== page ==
Forget the fact that the probiotic content in kombucha is hardly ever verified. So it’s hard to tell if you’re getting any of the friendly-bacteria boosting benefits of kombucha to begin with. Not to mention if you struggle with yeast infections, drinking kombucha is the last thing you want to do. That’s because chugging a whole bottle of it, as refreshingly bubbly as it may be, may cause harmful bacteria and yeast to grow in your gut.

So my first healthy gut makeover tip is don’t be fooled thinking that kombucha is a magical elixir. Instead, eat and drink other things that are fermented with beneficial bacteria that aren’t loaded with sugar like coconut yogurt, sauerkraut/kimchi, beet kvass, tempeh and miso.

#2: Probiotics

Popping probiotic pills might help improve gut health, then again it may not. Many brands of probiotics are low quality. So don’t buy the cheapest probiotic supplement you can find because you’ll just be throwing your money away.

The reason why is that in order to colonize in your large intestine (also called the colon), the friendly microorganisms have to travel through some dangerous territory: the stomach.

You can think of your stomach as a swimming pool filled with acid. Containing the lowest pH level in the digestive system, the stomach and its highly acidic juices help break the big bites of food you swallow into partially-digested morsels called chyme.

Chyme then passes into the small intestine where enzymes further break it down into amino acids and nutrients.

So the cards are stacked against probiotics surviving this harsh acidic environment. Only high-quality probiotics that are formulated to break down once they reach the relative safety of the intestines are worth paying for. But even if you splurge on a pricey probiotic, it doesn’t mean that you’re going to have the best gut makeover…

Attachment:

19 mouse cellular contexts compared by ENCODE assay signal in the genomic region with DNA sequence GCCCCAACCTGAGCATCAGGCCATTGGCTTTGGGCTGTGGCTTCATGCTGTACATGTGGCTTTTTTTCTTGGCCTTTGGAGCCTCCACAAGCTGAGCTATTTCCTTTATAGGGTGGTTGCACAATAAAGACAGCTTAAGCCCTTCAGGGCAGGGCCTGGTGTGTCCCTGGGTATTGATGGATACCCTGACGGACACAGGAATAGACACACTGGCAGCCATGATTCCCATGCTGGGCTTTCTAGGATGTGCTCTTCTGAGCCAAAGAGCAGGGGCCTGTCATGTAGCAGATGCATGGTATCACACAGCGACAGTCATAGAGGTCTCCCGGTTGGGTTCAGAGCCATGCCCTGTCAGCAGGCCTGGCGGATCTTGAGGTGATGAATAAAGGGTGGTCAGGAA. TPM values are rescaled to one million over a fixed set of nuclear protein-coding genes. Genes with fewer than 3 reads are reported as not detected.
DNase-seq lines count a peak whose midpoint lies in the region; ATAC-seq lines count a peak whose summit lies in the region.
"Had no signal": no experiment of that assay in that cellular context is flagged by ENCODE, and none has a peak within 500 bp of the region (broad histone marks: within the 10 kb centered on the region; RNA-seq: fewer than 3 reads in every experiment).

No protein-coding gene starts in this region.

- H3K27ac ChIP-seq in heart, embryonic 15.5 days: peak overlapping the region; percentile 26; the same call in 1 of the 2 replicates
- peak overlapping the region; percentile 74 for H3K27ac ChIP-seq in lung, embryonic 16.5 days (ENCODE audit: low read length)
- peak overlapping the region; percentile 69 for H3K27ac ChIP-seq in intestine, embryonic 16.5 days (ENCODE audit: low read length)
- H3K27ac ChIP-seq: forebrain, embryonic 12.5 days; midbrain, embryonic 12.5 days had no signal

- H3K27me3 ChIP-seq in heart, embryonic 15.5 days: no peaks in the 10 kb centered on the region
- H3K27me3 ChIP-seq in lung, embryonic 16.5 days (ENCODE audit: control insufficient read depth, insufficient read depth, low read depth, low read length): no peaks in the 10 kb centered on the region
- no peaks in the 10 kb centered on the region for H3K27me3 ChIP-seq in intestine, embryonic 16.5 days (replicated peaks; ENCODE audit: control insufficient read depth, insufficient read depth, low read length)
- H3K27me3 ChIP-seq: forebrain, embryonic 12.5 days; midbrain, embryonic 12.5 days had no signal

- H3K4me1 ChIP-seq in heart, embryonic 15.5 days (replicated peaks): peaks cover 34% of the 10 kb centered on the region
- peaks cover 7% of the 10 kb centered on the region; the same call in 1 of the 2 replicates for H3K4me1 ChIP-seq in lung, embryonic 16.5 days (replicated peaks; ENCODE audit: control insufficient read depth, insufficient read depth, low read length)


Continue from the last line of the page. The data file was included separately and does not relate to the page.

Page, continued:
#3: No Added Sugar Diet

Taking a probiotic supplement and eating and drinking things with added sugars is like not flossing and expecting your dentist to tell you that your gums look great.

(By the way, you should be flossing every day because if you don’t, the unhealthy bacteria will take over in your mouth and possibly other organs—including your gut!)

Sure, taking a really good probiotic is better than not taking one and consuming lots of sugar. The problem is, you might think you’re not consuming that much added sugars because you don’t eat candy, drink soda or other typical junk foods. But food manufacturers are sneaky. They put added sugars into all kinds of things, from salad dressing to coffee creamer to salsa, pasta sauce, bread … you name it.

So start paying attention to food labels on every single item you purchase from a supermarket. This is especially true of anything that comes in a package or can.

Consuming sugar from natural sources like vegetables and fruit is fine. But added sugars are to your bad gut bacteria what gasoline is to a car. Excess sugar fuels the pathogenic, disease-causing invisible critters in your gut.

I’m a purist when it comes to this rule. If I even see that a product contains just one gram of added sugar, I won’t buy it.

#4: Take It Easy

Constantly being on the go is the American way. But that lifestyle is terrible for gut health. And remember, if it’s terrible for gut health, it’s bad for your overall health and wellness. There are a ton of research studies (like this one) that show a connection between excess bad stress and poor gut health. In order to have great gut health, your brain and gut need to have great communication, just like in a healthy marriage.

The problem with chronic stress is that it totally disrupts gut and central nervous system communication. And when that happens, your happy hormones and chemicals like serotonin won’t get activated.

Even if you have a super slammed schedule like yours truly, you must take the time to decompress from stress.

I like to take mini-meditation breaks. You can meditate even while you’re stuck in traffic. Instead of being annoyed that you didn’t make the light, take advantage of the situation by taking some slow deep breaths. Notice the plants and scenery around you. Don’t stare at the red light with nervous energy.

Do a 5-minute yoga routine a few times a day, take a walk during lunch. Knit, garden, do whatever it takes to chill out—in a healthy way.

#5: Sleep Like A Baby

Like the link between gut and brain communication, there’s been a lot of research lately on the association between sleep quality and gut health.

It’s easy to say get enough sleep but if you’re stuck in a vicious cycle of insomnia and poor sleep quality, what can be done?

I recommend meditating or doing deep, steady breathing at 9:00 at night for about 20 minutes. Then, take a warm bath with soothing, relaxing essential oils and bubble bath. You can also try drinking some chamomile tea and then get in bed with all electronics out of the room and your phone in airplane mode several feet away from you. If you’re still having trouble getting enough deep sleep after trying these tips, you may want to try a full-spectrum CBD oil or consult with a natural health professional.